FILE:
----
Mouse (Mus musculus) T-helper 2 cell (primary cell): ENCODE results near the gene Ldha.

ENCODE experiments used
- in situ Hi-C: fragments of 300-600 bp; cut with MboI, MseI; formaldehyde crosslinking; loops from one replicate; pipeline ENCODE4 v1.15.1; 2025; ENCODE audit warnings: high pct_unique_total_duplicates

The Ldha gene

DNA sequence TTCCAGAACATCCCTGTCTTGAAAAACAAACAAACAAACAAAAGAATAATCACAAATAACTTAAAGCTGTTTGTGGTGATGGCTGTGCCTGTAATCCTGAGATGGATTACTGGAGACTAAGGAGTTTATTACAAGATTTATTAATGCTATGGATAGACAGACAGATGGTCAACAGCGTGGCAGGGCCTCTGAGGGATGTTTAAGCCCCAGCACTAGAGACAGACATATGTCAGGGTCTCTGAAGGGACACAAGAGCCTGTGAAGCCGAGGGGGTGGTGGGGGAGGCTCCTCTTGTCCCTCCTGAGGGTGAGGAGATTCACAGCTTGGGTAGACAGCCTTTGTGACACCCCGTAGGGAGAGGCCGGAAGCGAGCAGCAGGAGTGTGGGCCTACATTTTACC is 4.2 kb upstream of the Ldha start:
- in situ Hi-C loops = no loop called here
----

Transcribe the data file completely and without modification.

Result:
Mouse (Mus musculus) T-helper 2 cell (primary cell): ENCODE results near the gene Ldha.

ENCODE experiments used
- in situ Hi-C: fragments of 300-600 bp; cut with MboI, MseI; formaldehyde crosslinking; loops from one replicate; pipeline ENCODE4 v1.15.1; 2025; ENCODE audit warnings: high pct_unique_total_duplicates

The Ldha gene

DNA sequence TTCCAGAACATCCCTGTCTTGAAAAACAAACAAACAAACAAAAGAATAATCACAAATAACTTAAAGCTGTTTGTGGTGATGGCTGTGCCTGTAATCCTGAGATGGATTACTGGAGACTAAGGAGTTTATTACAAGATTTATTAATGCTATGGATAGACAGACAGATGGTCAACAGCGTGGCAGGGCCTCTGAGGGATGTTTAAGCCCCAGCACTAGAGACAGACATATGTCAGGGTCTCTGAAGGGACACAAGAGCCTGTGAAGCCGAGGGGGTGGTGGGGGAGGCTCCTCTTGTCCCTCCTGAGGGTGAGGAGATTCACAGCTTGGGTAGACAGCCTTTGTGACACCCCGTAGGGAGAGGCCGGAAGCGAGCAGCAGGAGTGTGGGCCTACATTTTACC is 4.2 kb upstream of the Ldha start:
- in situ Hi-C loops = no loop called here